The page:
Putting projected starters in their place: Part II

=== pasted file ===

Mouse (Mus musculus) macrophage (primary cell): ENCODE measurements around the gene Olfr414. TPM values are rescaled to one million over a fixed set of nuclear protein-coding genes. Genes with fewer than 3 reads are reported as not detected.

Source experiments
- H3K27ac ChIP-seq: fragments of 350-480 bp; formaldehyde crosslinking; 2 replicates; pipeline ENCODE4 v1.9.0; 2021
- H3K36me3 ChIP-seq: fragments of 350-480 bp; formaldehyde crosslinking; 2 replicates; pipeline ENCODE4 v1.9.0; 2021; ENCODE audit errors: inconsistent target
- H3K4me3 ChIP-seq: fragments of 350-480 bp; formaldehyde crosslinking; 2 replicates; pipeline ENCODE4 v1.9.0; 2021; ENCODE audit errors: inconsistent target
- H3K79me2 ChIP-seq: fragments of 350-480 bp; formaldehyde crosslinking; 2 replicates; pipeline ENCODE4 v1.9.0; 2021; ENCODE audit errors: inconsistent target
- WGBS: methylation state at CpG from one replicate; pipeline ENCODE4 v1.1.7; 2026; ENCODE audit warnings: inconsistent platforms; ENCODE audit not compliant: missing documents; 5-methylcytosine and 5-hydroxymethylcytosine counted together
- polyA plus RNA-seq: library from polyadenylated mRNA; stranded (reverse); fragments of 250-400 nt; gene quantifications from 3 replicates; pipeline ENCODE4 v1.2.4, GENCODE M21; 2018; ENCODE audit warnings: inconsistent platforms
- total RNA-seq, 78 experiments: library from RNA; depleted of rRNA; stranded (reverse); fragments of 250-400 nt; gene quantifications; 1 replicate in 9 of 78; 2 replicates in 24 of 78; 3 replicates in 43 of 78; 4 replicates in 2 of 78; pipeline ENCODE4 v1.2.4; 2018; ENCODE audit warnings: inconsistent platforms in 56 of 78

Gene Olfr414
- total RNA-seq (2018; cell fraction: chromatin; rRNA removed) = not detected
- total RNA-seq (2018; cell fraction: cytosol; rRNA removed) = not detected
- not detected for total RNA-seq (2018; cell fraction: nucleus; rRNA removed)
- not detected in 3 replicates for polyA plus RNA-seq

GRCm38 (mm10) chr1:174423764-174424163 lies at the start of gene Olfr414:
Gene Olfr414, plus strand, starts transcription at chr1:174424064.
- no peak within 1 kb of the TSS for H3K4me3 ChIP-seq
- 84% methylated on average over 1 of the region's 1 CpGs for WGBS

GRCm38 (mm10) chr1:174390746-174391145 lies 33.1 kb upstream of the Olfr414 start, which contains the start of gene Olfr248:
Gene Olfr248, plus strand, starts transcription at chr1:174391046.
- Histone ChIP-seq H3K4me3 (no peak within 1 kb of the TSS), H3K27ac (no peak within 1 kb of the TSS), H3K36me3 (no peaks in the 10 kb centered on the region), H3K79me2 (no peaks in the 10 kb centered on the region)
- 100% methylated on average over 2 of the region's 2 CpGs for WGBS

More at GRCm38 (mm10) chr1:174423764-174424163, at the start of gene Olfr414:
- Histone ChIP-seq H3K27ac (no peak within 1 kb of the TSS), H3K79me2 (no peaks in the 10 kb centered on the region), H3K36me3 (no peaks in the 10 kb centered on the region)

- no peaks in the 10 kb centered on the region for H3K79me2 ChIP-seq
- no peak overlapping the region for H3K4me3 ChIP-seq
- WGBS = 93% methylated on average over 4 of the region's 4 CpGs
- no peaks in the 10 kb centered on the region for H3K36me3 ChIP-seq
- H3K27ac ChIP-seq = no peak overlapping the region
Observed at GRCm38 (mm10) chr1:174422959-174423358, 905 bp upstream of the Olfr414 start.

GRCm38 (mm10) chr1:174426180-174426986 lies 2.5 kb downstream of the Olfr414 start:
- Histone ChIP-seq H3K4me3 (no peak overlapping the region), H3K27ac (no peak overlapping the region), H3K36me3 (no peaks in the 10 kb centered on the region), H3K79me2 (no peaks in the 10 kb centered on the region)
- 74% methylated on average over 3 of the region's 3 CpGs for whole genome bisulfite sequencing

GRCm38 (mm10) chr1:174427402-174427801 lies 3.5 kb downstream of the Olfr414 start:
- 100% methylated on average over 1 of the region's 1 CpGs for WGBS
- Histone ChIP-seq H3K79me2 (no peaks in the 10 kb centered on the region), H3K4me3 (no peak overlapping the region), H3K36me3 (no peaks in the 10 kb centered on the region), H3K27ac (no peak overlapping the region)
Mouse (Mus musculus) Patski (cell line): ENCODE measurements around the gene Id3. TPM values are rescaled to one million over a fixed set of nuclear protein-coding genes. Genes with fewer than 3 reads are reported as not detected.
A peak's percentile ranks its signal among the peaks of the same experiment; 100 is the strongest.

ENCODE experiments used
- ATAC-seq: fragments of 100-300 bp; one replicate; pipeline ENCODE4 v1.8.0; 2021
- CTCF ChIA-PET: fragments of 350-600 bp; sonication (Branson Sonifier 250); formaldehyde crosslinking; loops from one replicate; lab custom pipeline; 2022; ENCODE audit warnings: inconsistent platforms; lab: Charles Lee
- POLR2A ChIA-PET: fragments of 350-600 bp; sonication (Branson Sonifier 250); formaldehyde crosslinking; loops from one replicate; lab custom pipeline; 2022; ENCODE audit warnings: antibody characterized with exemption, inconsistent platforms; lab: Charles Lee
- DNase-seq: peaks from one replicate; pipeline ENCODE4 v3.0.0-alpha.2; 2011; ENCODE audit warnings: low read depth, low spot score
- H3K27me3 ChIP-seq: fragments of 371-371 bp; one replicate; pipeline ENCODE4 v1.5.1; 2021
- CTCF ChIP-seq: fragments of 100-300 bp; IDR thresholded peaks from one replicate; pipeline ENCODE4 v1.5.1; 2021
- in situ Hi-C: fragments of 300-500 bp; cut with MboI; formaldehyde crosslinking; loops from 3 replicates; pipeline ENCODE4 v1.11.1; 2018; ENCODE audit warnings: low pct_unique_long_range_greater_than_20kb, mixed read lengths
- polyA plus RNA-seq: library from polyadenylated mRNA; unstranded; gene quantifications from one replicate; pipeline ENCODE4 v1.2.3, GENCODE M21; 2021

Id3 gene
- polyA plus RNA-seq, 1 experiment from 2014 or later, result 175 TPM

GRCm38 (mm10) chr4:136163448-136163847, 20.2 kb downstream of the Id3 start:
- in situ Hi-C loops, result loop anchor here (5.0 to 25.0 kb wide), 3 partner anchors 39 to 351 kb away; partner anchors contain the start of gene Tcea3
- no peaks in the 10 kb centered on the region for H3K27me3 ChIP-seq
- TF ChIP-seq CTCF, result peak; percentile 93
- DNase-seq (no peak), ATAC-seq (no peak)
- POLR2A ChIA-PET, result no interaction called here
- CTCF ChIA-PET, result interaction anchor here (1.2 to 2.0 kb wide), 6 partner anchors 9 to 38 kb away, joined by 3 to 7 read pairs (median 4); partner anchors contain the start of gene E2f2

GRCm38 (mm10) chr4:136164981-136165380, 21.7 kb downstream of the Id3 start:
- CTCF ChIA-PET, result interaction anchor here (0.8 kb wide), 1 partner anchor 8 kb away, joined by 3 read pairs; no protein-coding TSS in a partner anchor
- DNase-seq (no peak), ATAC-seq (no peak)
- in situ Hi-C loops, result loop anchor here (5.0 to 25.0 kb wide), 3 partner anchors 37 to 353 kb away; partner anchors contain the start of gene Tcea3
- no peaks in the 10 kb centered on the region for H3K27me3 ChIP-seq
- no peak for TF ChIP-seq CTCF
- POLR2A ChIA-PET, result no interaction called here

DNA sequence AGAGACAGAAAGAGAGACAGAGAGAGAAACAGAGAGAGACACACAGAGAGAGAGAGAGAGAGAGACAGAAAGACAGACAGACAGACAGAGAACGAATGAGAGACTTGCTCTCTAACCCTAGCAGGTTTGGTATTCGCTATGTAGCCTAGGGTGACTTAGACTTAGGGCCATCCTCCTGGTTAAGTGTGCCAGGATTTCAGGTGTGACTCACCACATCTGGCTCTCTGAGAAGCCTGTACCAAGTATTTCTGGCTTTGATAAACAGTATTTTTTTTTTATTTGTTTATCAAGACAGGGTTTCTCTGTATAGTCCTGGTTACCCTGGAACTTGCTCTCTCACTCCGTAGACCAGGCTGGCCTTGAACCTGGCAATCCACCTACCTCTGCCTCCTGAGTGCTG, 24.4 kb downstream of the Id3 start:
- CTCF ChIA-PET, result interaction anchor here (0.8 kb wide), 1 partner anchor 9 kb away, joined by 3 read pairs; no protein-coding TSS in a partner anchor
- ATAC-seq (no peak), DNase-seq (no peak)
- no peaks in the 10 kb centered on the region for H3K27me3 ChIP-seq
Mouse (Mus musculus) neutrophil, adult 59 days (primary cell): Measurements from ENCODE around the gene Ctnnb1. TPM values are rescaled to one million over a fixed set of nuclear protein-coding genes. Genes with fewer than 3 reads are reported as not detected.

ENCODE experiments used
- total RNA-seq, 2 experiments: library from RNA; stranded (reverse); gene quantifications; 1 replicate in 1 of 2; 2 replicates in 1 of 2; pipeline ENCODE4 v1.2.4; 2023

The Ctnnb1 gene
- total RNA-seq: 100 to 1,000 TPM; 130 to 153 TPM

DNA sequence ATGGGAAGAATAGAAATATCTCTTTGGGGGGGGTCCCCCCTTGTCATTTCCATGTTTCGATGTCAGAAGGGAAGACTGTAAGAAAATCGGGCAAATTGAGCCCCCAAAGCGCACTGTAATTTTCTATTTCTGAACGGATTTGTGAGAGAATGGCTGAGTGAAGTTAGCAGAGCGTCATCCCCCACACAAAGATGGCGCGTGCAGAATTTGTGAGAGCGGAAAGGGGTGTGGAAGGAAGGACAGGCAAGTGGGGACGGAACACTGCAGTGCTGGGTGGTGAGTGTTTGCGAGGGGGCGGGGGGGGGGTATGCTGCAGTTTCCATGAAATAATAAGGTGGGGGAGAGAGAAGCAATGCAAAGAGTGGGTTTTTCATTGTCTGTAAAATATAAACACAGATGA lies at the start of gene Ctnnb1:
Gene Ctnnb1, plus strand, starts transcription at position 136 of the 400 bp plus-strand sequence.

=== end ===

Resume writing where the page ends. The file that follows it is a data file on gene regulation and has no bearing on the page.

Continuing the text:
12 – WR Arnaz Battle: This might seem a bit high in the rankings for a receiver who had only eight receptions last year and never has started a NFL game. But Battle has established himself this spring as the team's starting flanker – the featured target in the West Coast offense – and his size and skills could make him one of the team's top new offensive threats. He also has breakout ability as a kick returner, but the team hopes not to need him in that role to allow him to concentrate fully at WR, where he has solid potential to prosper. 11 – WR Brandon Lloyd: Lloyd's reputation took some hits last season, but he led the team with six touchdowns receptions and had a solid 13.1 average on his 43 receptions, which is 28 more than the combined total of the team's other returning wide receivers. Lloyd possesses special receiving skills and has gained more polish this spring. The experience he gained while facing double coverage last year should allow him to get open more often, and he should benefit by improvement all around him on offense to become more of a legitimate weapon. 10 – RE Marques Douglas: Quality 3-4 ends are hard to find, which made the acquisition of Douglas in free agency essential in the 49ers transition from a traditional 4-3 set. He is a prototype at the position – big enough to hold up sturdily and absorb blockers against the run, but also possessing the skills to provide good heat in the pass rush. As Douglas hits his prime, the 49ers will give him an opportunity to become a name-recognition player in their revamped defensive system. 9 – FS Mike Rumph: Rumph never before has played safety in the NFL, working his first three seasons at cornerback, where he was displaying fine progress before a broken arm basically wiped out his 2004 season. Rumph was reluctant at first to move from corner, but he seemed to embrace the change after finally returning to practice from his injury. The feeling here is Rumph's size, range, intelligence and ability to both cover and deliver crushing hits will make a considerable impact once he gets comfortable in the position and will allow the 2002 first-round pick to emerge as a prime, playmaking defender. 8 – ROLB Jamie Winborn: The move to a 3-4 scheme could make the flashy Winborn shine even brighter as opposing offenses have to account for him on every play. Winborn finally is adding discipline to his playmaking repertoire, and if he can avoid the injuries that have dogged him throughout his career, he can become a bona fide impact defender who will create even more havoc for opponents than he has in the past. 7 – LILB Derek Smith: Seeking to lead the 49ers in tackles for the fifth consecutive season since he arrived on the scene in 2001, expect big things from Smith in his contract year. The new system will give Smith even more opportunities to make plays and may put him in position for the kind of league-wide recognition that has eluded him while recording 620 tackles the past four seasons, including 356 in 30 games the past two years. 6 – LE Bryant Young: Now entering his 12th NFL season, the old warhorse was San Francisco's best player and team MVP last season, producing rejuvenated performance as the rest of the defense sagged around him. At age 33, he still has some top-level ability left in him, but the big question is how well he'll adapt to moving to end in a 3-4 after so many seasons excelling at tackle in a 4-3. If he struggles in the adjustment, he'll slide well down these rankings. But he says the change doesn't alter his responsibilities much, and it also might accentuate his power and burst on passing downs as he gets an opportunity to rush from more of an edge position. 5 – RB Kevan Barlow: After the fiasco that was Barlow's 2004 season, some will laugh that he is considered this high in the rankings. But beware if you share that sentiment. Barlow has a lot to prove this season, and he knows it. And, while there's a lot of talk about how he'll be challenged for playing time by rookie Frank Gore, Barlow is quietly being set up to succeed in the team's philosophic shift to a power running game. Barlow certainly has the talent, and with the new coaching regime stressing accountability across the board, he could be primed to produce the breakout season many were expecting from him last year. 4 – LT Jonas Jennings: Meet the new rock of San Francisco's revamped offensive line. Jennings now is it, particularly with Jeremy Newberry's status so uncertain. Jennings will add the stability at left tackle the 49ers haven't had since Derrick Deese was around, and he is effective in both run blocking and pass protection. He's already a quality left tackle; if he continues to develop and stays injury free, he could push his name among the better players at that position in the league. 3 – SS Tony Parrish: Parrish was on the cusp of being considered one of the NFL's superstar safeties before a preseason injury dogged him into 2004 and diminished his play until a late-season resurgence. Parrish turns 30 in November, and there is potential for 2005 to be his career year as the new system will accentuate his ability as both a hitter and ballhawk. 2 – FB Fred Beasley: The return to a West Coast offensive system should bring out the best in Beasley, who was just reaching his Pro Bowl potential in 2003 before the previous coaching regime started making changes that diminished his role. Beasley will play a prominent part in the team's new plans, and you probably will notice glee on his face as he's allowed to plough into linebackers again in a power running scheme. Don't be surprised to see him get the ball in his hands a little more often, too. 1 – LOLB Julian Peterson: Peterson might not yet be 100 percent recovered from his Achilles tendon tear when training camp begins, but he's expected to be just about all the way back by the season opener. At full strength, he's the team's top talent and best player, and the new defensive system is tailored to his skills, which could make him even more of an impact force than he was during his All-Pro season of 2003. His versatility and potential are prominent reasons the 49ers are switching to a 3-4 and, after losing most of the 2004 season to the injury, Peterson is hungry and intent on making up for lost time – not to mention showing the new regime he's worth a megabucks, long-term contract he didn't get the past two years as the 49ers' franchise player.